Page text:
Saturday, August 18, 2001

Proposed housing site has residents indignant


Petition would put decision in voters' hands

By Allen Howard
The Cincinnati Enquirer

        ST. BERNARD - Seniors in this small city would rather preserve a piece of history than see precious land disturbed for a senior housing project.

        After failing to get the city to listen, they gathered enough signatures to put the issue on the November ballot.

        “We had to get 175 signatures, but we turned in about 500,” said Kevin Meier, a lawyer, who lives next door to the proposed site.

[photo] (From left) Bill Burkhardt, Kevin Meier and Dolores Rutemueller, and others who advocate keeping the Erie Canal bed as is, walk through a stretch of the proposed site for a 36-unit senior housing complex.
(Tony Jones photo)
| ZOOM |
        A seniors' group was formed in March to protest the building of a $3.8 million senior housing project with 36 units on 1.3 acres, the last piece of the Miami-Erie Canal bed in St. Bernard.

        The small strip, which starts at 4801 Andulas Court and runs south about 1.3 acres, is sandwiched between trees and a neighborhood of single-family homes. It presents a scenic greenspace the residents want to preserve.

        “We are not against senior housing, but we don't want this spot destroyed,” said Dolores Rutemueller, who lives on one of the streets that abut the property. “This spot represents a rich piece of history in St. Bernard.”

        The seniors referred to the City of St. Bernard 1998 Comprehensive Plan, which recommended developing a park with the concept of a historical trail in the old canal.

        That plan noted that St. Bernard developed as a successful industrial community and is tied to the history of the Mill Creek as part of the Miami-Erie Canal.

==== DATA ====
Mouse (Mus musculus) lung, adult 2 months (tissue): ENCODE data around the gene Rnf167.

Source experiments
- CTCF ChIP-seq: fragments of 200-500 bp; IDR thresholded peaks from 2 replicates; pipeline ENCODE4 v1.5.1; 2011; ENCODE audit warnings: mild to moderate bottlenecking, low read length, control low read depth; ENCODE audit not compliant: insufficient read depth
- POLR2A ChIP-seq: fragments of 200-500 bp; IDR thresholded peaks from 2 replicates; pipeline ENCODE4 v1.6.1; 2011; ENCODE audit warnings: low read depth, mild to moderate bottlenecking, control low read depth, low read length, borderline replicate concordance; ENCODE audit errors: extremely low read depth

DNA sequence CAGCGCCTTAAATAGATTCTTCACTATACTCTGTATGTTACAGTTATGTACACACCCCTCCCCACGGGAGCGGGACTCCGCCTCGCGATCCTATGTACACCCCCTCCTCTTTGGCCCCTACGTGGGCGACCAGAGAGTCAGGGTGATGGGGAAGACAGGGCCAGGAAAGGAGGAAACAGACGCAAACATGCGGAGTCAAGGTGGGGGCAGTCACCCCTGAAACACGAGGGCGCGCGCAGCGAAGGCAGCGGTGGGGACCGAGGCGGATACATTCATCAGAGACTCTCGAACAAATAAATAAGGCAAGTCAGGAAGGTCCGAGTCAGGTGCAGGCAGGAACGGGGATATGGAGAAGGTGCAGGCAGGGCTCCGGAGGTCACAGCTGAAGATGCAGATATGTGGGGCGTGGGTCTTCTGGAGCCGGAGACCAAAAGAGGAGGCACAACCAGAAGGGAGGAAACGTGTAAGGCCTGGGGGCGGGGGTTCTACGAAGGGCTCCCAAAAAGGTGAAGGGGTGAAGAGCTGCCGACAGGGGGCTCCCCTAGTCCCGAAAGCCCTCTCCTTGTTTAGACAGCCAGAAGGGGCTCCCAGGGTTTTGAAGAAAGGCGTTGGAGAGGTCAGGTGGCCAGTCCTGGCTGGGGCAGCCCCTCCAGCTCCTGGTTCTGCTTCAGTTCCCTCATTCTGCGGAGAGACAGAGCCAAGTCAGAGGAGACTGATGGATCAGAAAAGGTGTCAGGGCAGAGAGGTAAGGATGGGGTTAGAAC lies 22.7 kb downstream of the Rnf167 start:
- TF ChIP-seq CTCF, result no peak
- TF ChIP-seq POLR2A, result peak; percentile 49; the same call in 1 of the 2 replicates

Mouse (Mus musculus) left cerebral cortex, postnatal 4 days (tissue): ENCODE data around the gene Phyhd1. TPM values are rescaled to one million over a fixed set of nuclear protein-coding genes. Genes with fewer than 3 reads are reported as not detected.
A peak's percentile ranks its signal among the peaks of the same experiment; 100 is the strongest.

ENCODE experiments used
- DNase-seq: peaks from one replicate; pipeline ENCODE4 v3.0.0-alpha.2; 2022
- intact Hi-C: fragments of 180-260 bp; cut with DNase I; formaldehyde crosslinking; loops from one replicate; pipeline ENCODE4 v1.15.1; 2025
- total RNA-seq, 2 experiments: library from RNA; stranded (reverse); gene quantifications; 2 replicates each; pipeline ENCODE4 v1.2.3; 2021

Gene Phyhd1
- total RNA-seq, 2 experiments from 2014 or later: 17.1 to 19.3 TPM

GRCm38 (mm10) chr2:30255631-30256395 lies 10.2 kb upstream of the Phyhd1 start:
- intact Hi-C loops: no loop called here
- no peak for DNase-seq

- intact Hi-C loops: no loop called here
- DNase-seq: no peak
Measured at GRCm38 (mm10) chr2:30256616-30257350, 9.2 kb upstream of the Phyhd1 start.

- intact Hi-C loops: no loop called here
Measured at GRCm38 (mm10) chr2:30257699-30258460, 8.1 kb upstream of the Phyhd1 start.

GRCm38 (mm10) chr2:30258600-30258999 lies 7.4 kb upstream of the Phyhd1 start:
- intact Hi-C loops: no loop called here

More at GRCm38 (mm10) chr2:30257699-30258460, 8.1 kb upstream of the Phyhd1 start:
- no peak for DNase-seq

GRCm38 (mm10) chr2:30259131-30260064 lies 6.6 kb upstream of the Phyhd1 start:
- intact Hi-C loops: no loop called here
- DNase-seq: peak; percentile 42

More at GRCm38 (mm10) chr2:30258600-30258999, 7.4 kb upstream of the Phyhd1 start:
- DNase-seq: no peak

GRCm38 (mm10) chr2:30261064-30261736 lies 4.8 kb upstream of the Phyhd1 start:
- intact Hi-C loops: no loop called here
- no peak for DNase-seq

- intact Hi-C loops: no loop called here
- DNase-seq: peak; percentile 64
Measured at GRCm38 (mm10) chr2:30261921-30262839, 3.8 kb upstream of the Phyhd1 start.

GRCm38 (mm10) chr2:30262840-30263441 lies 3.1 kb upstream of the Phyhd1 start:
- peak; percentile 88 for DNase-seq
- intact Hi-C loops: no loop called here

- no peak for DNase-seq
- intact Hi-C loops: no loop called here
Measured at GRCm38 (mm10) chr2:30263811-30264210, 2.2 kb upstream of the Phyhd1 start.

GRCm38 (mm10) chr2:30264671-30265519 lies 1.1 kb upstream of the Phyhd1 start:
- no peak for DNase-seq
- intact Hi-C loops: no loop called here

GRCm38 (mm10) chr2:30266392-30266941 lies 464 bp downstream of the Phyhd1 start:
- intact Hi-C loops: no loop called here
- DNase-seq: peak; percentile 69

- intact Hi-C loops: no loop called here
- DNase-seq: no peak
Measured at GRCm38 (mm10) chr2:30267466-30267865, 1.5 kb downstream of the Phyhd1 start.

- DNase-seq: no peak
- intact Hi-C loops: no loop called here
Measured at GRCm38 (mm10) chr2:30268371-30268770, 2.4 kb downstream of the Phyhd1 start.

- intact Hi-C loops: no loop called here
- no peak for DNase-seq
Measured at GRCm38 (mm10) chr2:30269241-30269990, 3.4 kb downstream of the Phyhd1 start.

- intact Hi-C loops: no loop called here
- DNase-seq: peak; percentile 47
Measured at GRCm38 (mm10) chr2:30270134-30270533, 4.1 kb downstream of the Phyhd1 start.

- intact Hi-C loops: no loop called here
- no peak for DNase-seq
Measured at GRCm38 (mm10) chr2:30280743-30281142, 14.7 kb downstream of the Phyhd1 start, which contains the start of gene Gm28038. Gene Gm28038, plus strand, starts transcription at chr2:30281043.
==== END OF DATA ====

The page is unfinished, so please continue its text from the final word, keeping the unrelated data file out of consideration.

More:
The Miami-Erie Canal connected the Northwestern territories to the Great Lakes and from there to the East Coast along an active trade route. The canal was formed in the early1820s in Middletown and later stretched to Cincinnati. At the height of its operation it stretched from Cincinnati to Toledo.

        “After other transportation methods developed, much of the canal area was later covered by Central Parkway in Cincinnati and Interstate 75,” said Nancy Gulick, a trustee of the Canal Society of Ohio.

        Councilman Bill Burkhardt of the First Ward, which includes the proposed housing project area, said the city developed the idea without talking to the citizens.

        Other concerns are that the project would create traffic and parking problems, and that access would be bad because only one street leads to the area, shared with five other streets with more than 200 homes and apartments.

        The leading advocate for the project, Councilman Mike Schildmeyer, chairman of the public improvement committee, said he is willing to listen to suggestions of another location, provided it could offer the same tax credit the city thinks it can get for the Miami-Erie Canal Bed.

        He said if approved, the tax credit on the project would be $3.8 million. The city would put in $250,000 to $500,000 to clear the land for development.

        “This is definitely not the location for a senior housing project,” said James Rutemueller, president of City Council and a Harvey Court resident. “We have other locations that are suitable for a seniors' housing project. We would like to see this spot kept as it is.”

       



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